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MRC DiMeN Doctoral Training Partnership: Novel breast cancer theranostics: utilising advanced sodium MRI to track response to therapy

   MRC DiMeN Doctoral Training Partnership

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  Dr W Brackenbury, Dr A Kennerley, Dr M Muthana  No more applications being accepted  Competition Funded PhD Project (Students Worldwide)

York United Kingdom Biochemistry Biomedical Engineering Biophysics Cancer Biology Cell Biology Developmental Biology Immunology Molecular Biology Pharmacology Physiology

About the Project

Approximately 1000 women die of breast cancer every month in the UK and there is a need for better imaging biomarkers for detection and monitoring treatment response. Existing approaches have limited sensitivity or use hazardous radioactive probes. We recently discovered using non-invasive sodium imaging (23Na-MRI) that sodium is elevated in breast cancers in mice. Importantly, sodium is better for detecting tumours than standard MRI. Excitingly, the sodium level is reduced in response to chemotherapy, demonstrating enormous predictive benefits over existing technology. These findings underscore the importance of sodium as an informative, yet unutilised biomarker. In this project, you will build on these findings and explore how sodium responds to different classes of breast cancer therapy, including hormone therapy, radiotherapy and immunotherapy, with a specific focus on understanding what metabolic and physiological changes in tumours accompany the sodium changes.

We will use a range of sophisticated in vivo and in vitro breast cancer models, including 3D spheroids, as well as xenograft and allograft mouse models, to evaluate how tumour sodium responds to different classes of therapy. Importantly, we will use multi-parametric MRI (e.g. blood oxygenation, diffusion, chemical exchange, magnetisation transfer) to understand what metabolic and physiological changes in tumours accompany altered sodium. We will also undertake metabolomic profiling of tumours responding to therapy. We will modulate expression of specific targets responsible for sodium handling (e.g. ion channels) using pharmacological and genetic (RNAi, CRISPR) techniques. We will measure channel activity using a combination of electrophysiology (whole cell patch clamp recording) and ion-sensitive dyes. We will also study the effects on downstream signalling and cellular behaviour using molecular cell biology approaches. The project will therefore expose the student to a range of cutting-edge in vivo imaging and cell biology techniques in labs in York and Sheffield that are leading in this field. As sodium plays a key role in normal cellular physiology and in several diseases, this project is expected to provide novel mechanistic insights into an important, and relatively understudied signalling mechanism.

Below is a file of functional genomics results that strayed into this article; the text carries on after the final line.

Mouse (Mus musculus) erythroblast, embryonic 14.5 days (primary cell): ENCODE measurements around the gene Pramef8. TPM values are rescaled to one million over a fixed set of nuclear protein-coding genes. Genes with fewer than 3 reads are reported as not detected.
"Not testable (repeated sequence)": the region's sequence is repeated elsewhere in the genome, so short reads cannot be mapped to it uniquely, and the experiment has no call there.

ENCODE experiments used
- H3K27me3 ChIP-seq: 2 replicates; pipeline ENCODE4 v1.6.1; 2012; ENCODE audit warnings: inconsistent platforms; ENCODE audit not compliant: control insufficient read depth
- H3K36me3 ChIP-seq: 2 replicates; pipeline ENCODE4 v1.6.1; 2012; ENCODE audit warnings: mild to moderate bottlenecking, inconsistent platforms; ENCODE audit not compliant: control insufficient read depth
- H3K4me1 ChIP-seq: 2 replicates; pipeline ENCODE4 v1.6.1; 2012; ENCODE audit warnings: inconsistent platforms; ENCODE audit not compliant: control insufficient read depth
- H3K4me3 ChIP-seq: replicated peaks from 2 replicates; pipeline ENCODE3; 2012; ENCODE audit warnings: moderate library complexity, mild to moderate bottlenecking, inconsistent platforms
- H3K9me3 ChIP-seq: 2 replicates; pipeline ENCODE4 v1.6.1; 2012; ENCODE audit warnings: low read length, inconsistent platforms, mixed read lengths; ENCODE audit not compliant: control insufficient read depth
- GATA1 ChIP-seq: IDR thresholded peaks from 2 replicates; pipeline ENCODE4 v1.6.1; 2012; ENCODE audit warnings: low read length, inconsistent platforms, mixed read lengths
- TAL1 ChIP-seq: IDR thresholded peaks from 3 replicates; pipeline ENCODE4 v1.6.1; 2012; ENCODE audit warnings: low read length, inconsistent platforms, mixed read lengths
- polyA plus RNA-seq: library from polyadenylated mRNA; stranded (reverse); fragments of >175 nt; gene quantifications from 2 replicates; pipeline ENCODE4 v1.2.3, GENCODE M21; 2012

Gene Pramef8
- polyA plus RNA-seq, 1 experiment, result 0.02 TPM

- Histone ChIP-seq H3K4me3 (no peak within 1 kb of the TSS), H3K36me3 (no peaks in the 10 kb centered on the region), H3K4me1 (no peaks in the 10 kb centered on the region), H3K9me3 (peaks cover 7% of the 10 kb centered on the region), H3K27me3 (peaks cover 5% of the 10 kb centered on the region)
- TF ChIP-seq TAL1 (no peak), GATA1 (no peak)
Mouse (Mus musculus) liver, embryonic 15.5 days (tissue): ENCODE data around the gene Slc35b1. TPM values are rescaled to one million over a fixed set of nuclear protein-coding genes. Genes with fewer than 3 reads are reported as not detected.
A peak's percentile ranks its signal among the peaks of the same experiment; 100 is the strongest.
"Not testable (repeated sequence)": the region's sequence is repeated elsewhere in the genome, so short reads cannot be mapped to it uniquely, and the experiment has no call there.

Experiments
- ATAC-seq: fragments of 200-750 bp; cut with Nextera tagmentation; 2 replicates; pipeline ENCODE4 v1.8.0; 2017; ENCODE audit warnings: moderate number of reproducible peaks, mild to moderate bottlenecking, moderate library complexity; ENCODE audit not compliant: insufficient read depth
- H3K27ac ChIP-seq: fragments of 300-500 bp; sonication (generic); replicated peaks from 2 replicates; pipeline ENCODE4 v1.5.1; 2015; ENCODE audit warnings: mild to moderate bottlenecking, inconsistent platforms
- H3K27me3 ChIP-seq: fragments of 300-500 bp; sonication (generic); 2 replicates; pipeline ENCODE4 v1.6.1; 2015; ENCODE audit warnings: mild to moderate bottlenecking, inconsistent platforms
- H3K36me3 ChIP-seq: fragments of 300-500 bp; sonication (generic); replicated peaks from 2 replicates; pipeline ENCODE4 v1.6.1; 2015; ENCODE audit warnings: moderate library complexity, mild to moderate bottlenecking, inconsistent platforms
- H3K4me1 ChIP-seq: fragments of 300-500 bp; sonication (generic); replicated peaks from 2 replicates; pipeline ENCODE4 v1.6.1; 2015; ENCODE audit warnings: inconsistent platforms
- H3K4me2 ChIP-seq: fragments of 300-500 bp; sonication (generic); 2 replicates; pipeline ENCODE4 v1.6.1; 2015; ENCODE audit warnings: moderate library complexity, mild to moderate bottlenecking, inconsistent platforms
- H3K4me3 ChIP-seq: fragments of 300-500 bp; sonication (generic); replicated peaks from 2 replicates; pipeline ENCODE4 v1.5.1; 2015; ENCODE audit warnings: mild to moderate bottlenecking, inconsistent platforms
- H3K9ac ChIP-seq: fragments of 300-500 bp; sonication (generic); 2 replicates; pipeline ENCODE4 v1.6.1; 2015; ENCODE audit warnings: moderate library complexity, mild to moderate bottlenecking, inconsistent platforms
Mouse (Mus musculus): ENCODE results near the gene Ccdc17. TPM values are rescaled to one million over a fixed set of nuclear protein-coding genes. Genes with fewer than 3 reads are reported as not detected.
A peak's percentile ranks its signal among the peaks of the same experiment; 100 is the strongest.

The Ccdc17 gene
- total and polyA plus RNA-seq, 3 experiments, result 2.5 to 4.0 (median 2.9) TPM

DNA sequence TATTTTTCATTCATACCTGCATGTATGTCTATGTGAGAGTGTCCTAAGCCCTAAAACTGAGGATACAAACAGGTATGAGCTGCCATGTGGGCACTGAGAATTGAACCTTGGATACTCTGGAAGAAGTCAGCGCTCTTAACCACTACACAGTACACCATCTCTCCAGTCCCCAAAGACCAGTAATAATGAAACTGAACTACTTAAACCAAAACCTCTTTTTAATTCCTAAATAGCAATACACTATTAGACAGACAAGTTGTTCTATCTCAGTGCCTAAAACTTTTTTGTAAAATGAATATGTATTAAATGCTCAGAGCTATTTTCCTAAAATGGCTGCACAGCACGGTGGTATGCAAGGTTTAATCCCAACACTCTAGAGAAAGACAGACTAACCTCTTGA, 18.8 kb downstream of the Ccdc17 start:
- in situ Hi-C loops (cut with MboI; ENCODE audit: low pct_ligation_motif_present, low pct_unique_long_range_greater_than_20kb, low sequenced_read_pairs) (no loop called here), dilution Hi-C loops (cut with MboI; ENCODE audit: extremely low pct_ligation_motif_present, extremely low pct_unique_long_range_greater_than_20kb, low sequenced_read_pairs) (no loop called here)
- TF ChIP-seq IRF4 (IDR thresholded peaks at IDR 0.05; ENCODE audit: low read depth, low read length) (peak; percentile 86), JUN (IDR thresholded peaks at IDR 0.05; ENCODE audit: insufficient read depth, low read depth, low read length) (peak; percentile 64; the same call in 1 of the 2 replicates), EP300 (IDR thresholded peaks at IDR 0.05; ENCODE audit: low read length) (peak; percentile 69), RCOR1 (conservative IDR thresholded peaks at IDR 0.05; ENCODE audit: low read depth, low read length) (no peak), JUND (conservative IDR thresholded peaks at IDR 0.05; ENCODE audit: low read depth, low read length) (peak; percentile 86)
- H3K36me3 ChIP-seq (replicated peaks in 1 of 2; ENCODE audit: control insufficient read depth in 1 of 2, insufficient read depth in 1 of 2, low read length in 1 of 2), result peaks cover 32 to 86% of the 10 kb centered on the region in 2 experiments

Benefits of being in the DiMeN DTP:

This project is part of the Discovery Medicine North Doctoral Training Partnership (DiMeN DTP), a diverse community of PhD students across the North of England researching the major health problems facing the world today. Our partner institutions (Universities of Leeds, Liverpool, Newcastle, York and Sheffield) are internationally recognised as centres of research excellence and can offer you access to state-of the-art facilities to deliver high impact research.

We are very proud of our student-centred ethos and committed to supporting you throughout your PhD. As part of the DTP, we offer bespoke training in key skills sought after in early career researchers, as well as opportunities to broaden your career horizons in a range of non-academic sectors.

Being funded by the MRC means you can access additional funding for research placements, international training opportunities or internships in science policy, science communication and beyond. See how our current DiMeN students have benefited from this funding here:

Further information on the programme and how to apply can be found on our website:

Funding Notes

Studentships are fully funded by the Medical Research Council (MRC) for 4yrs. Funding will cover UK tuition fees, stipend and project costs as standard. We also aim to support the most outstanding applicants from outside the UK and are able to offer a limited number of bursaries that will enable full studentships to be awarded to international applicants. These full studentships will be awarded to exceptional candidates only, due to the competitive nature of this scheme. Please read additional guidance here:
Studentships commence: 1st October 2022
Good luck!


1. James AD, Leslie TK, Kaggie JD, Wiggins L, Patten L, O’Duinn JM, Langer S, Labarthe MC, Riemer F, Baxter G, McLean MA, Gilbert FJ, Kennerley AJ & Brackenbury WJ. (2021). Sodium accumulation in breast cancer predicts malignancy and treatment response. bioRxiv 2021.04.14.439494.
2. Leslie TK, James AD, Zaccagna F, Grist JT, Deen S, Kennerley A, Riemer F, Kaggie JD, Gallagher FA, Gilbert FJ & Brackenbury WJ. (2019). Sodium homeostasis in the tumour microenvironment. Biochim Biophys Acta Rev Cancer 1872, 188304.
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